China’s assertion also reveals its fragility | Analysis
The obsession with nationalism, and its desire for respect even as it lacks substantive, strong allies, show insecurity
The clash between Chinese and Indian troops that resulted in the deaths of at least 20 Indian soldiers marked a new low in the Sino-Indian bilateral relationship. While there have been many skirmishes on the border since the war in 1962, this was the first time since 1975 that there had been casualties. As is widely known, the clash took place in the Galwan River Valley in Ladakh at the Line of Actual Control (LAC) — a slight misnomer since the two governments fundamentally disagree not just on where the historic borders lie, but even on LAC itself. Indicating the seriousness of the nosedive in the bilateral relationship, the minister of external affairs, S Jaishankar, and China’s minister of foreign affairs, Wang Yi, scrambled to hold talks over the phone to try to cool down the situation, and this has been followed by other military and diplomatic talks.
The Galwan clash has been seen by many as yet another example of China’s rising belligerence. Indeed, in a recent article in the Foreign Affairs journal, Kurt Campbell and Mira Hooper argued that China’s “confidence” and willingness to “court… open hostility” is one in a long line of recent behaviours. China has enacted laws impinging on Hong Kong’s semi-autonomous status, insisted on its claims in the South China Sea (SCS), stepped up its patrols of the contested Diaoyu/Senkaku islands, increased violations of Taiwan’s air defence identification zone (ADIZ), and harshly condemned western countries for calling its post-pandemic exported medical supplies substandard. While it is true that China’s behaviour on the world stage is beginning, under the powerful leadership of Xi Jinping, to be more active and assertive, in the rush to worry about a rising China and apply assertiveness as a singular label across all foreign policy issue areas, there has been less focus on the fragilities revealed by China’s behaviour.
To begin with, there are issues that matter more to China than others which pinpoint the government’s uneasy relationship with its public. The category of territories that China sees as historically integral, for example, is different from other territories. Accordingly, its behaviour is different. China has settled most of its territorial disputes with its neighbours — the ones it has failed to settle are those that it sees as vital to its goal of “national reunification” (guojia tongyi). This includes Taiwan, Tibet, Xinjiang, Hong Kong, and, yes, Aksai Chin (which links Tibet and Xinjiang). There can be no backing down on these territories because they are linked to aggressive Chinese nationalism. Chinese nationalism is a problematic area for the Chinese Communist Party (CCP) — on one hand, it tries to control and direct it, but on the other, it is key in the absence of any other ideology (the word “communist” in its title being entirely redundant), to its domestic legitimacy and support. The CCP government, therefore, constantly worries about Chinese nationalism becoming anti-CCP nationalism, and assiduously protects its claims to these territories.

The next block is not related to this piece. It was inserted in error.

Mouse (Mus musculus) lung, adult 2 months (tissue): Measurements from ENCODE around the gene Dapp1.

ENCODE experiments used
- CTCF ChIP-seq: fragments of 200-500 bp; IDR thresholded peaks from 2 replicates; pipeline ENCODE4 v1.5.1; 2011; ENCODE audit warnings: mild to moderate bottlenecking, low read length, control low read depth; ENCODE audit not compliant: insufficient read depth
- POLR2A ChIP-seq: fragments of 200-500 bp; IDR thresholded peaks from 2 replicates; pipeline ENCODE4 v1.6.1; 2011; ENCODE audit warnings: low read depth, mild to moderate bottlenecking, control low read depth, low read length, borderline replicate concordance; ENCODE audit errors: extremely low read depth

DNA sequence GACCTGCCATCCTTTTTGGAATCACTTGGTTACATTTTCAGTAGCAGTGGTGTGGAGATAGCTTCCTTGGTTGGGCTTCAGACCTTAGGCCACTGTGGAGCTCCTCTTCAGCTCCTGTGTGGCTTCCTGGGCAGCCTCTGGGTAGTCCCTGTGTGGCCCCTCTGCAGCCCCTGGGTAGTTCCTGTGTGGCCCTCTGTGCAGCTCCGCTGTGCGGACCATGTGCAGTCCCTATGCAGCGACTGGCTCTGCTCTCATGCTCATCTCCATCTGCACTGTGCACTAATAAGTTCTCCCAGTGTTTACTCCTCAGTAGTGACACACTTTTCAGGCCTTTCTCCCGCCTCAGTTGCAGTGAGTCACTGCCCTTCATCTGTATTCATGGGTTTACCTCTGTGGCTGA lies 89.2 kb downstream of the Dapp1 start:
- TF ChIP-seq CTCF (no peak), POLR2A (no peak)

China is deeply insecure about its image and reputation on the world stage. This has been the case since at least the 1990s with the emergence of what has been called “China threat” theories after the events of Tiananmen. This has arguably intensified since the pandemic — China venting about the global backlash, and demanding praise, are examples of its insecurity not assertiveness.
Related to these, China not only does not have formal allies but it also does not have deep bilateral relationships with any heavy-hitting states or coalitions which it could lean on for vocal international support to defend it in a crisis. The United States (US) aside, the European Union (EU), the United Kingdom (UK), Japan, South Korea, and Asean are all suspicious of China while its relationships in Africa have been dubbed “neocolonial”. Thus, when the border clash occurred, anti-China global sentiment, already heightened by the pandemic, was almost uniformly negative. US secretary of state, Mike Pompeo, called China’s actions “disgraceful”. The Chinese government is aware of this fact, and has moved, for example, to rein in the social media posts of domestic nationalists making aggressive territorial claims, which could further damage its reputation.
Finally, China is not a monolithic government. While Xi Jinping is an extremely powerful leader, and has moved to sideline critics with a ruthlessness that has been compared to Mao, the Chinese State remains fragmented. Even its assertiveness is not monolithic — research shows that a strategy such as the Belt and Road Initiative (BRI) has no coherent central ideology, and it is left to individual provinces to improvise with flimsy central directions. This means that even with regard to border transgressions, it is difficult to say with certainty when directions have been centrally coordinated in advance as opposed to being the responses of local commanders or even senior army leaders.
There has not been a Nixonian moment in the Sino-Indian bilateral relationship since 1962. In the absence of such a game-changing breakthrough, India needs to formulate a long-term strategy keeping these nuances about China’s behaviour in mind. Failure to do so will be costly.